ghost orchid

Spring Coralroot, Wister's Coralroot (Corallorhiza wisteriana)

Part of the Florida's Native and Naturalized Orchids Website

  Kingdom:   Plantae - Plants
    Subkingdom:   Tracheobionta - Vascular Plants
      Superdivision:   Spermatophyta - Seed plants
        Division:   Magnoliophyta - Flowering plants
          Class:   Liliopsida - Monocotyledons
            Subclass:   Liliidae - Lily/related subclass
              Order:   Orchidales - Orchid order
                Family:   Orchidaceae - Orchid Family
                  Subfamily:   Epidendroideae - Epidendroids
                    Tribe:   Calypsoeae - Calypso Tribe
                      Subtribe:   Corallorhizinae - Corallorhiza and related

Distribution Map:
Distribution map for Spring Coralroot, Wister's Coralroot (Corallorhiza wisteriana)
Summary: Leafless mycoheterotrophic plants with coralline root systems giving rise to sporadic flowering stems. Flower stems typically a bronze color with small (< 1 cm) flowers. Sepals and petals greenish bronze, forming a hood over the white lip which is typically spotted with purple.

Common Name: Spring Coralroot, Wister's Coralroot

Habitat: hardwood forests, typically where the soil is evenly moist, but not wet.

Flowering season: December through March (peaking in February)

Spring Coralroot (Corallorhiza wisteriana) - two flowering stems
Spring Coralroot (Corallorhiza wisteriana) - two flowering stems
Spring Coralroot (Corallorhiza wisteriana) - flowering stem
Spring Coralroot (Corallorhiza wisteriana) - flowering stem
Spring Coralroot (Corallorhiza wisteriana) - flowering stem
Spring Coralroot (Corallorhiza wisteriana) - flowering stem
Spring Coralroot (Corallorhiza wisteriana) - flowering closeup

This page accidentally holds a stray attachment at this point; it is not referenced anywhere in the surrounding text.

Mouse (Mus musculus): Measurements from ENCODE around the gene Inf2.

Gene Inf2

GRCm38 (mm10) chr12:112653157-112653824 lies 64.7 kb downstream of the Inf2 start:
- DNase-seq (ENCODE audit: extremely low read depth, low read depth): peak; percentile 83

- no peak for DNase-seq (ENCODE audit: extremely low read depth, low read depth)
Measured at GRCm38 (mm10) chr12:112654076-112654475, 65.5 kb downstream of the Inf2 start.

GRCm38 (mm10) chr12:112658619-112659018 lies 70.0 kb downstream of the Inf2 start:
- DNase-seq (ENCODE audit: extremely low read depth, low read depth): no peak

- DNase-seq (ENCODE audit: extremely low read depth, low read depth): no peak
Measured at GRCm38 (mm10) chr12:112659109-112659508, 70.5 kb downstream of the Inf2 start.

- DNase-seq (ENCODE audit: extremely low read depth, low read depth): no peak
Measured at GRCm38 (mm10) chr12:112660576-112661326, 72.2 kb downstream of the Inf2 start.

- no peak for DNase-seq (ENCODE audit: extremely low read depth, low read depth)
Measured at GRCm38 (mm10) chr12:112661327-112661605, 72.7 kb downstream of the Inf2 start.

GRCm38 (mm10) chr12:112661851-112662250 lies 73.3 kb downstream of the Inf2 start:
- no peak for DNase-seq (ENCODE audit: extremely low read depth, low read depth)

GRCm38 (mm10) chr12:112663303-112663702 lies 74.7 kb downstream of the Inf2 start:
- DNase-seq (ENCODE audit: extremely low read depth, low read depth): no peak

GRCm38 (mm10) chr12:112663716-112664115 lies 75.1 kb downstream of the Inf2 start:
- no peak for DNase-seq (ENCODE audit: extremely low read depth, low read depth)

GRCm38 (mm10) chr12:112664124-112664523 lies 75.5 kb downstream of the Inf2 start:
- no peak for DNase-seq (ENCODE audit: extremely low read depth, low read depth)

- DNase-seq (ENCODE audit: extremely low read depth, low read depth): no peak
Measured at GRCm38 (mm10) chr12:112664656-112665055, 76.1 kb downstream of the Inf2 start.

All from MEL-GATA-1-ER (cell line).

Spring Coralroot (Corallorhiza wisteriana) - flowering closeup


Early spring is a time when a number of woodland orchids bloom. The trees are not quite fully decked in their leaves so more light reaches the forest floor. While many of these woodland orchids rely on leaves to produce their food, a few orchids (known as mycoheterotrophs) rely on mycorrhizal fungi almost entirely to provide them with nutrients. It is well known that most species of orchids have nutrient-poor seeds and rely on fungi to infect the embryos and sustain them with nutrients during the early stages of their development. Most orchids go on to develop leaves and roots that photosynthesize and produce food on their own, although it should be noted that adult orchid species continue to host some fungi in their roots.

The mycoheterotrophs take this to an extreme...they remain dependent on these fungi for their entire lives, often hosting their fungi in crystalline, coral-like modified root structures. These orchids are not parasites, as some of the other near-colorless woodland herbs (such as Indian Pipes, Beechdrops, and Squawroot), but they may still may receive some nutrients from trees. Recent studies suggest that beneath the soil is a vast network of fungal mycelia spanning from tree-to-tree-to-plant. Thus, almost all the plants in a forest are connected by this 'nutrient highway' that can funnel nutrients from one plant to another. The saprophytic orchids may very well intercept some of these nutrients being ferried around. Research also indicates that flowering stems do have small amounts of clorophyll, probably to provide extra nourishment to the developing seeds.

Corallorhiza wisteriana, known alternately as Spring Coral-root and Wister's Coral-root comes up in early spring into summer. Plants themselves are usually a clump of coralline roots that can reach a pretty impressive girth of 8 to 10 inches. Individual flowering stems come up sporadically from various parts of these plants.

Flowering can be quite spotty, and vary widely from year-to-year. One year, you may find dozens of flowering stems; while another may find you just a handful. Some suggest that intensity of flowering may be related to the strength of the late winter and early spring rains...more rain seems to mean more flowers. The flowering stems stand anywhere from 2 to 8 inches (5 to 20 cm) tall, bearing small flowers that might reach 1/3 inch (.8 cm) from top-to-bottom at the most. The sepals and petals form a hood-like structure over the lip and are a greenish-brown color. The lip contrasts nicely with these, being a snowy white with small purple spots. Flowers are rapidly pollinated (or perhaps self-pollinate) and do not last long.

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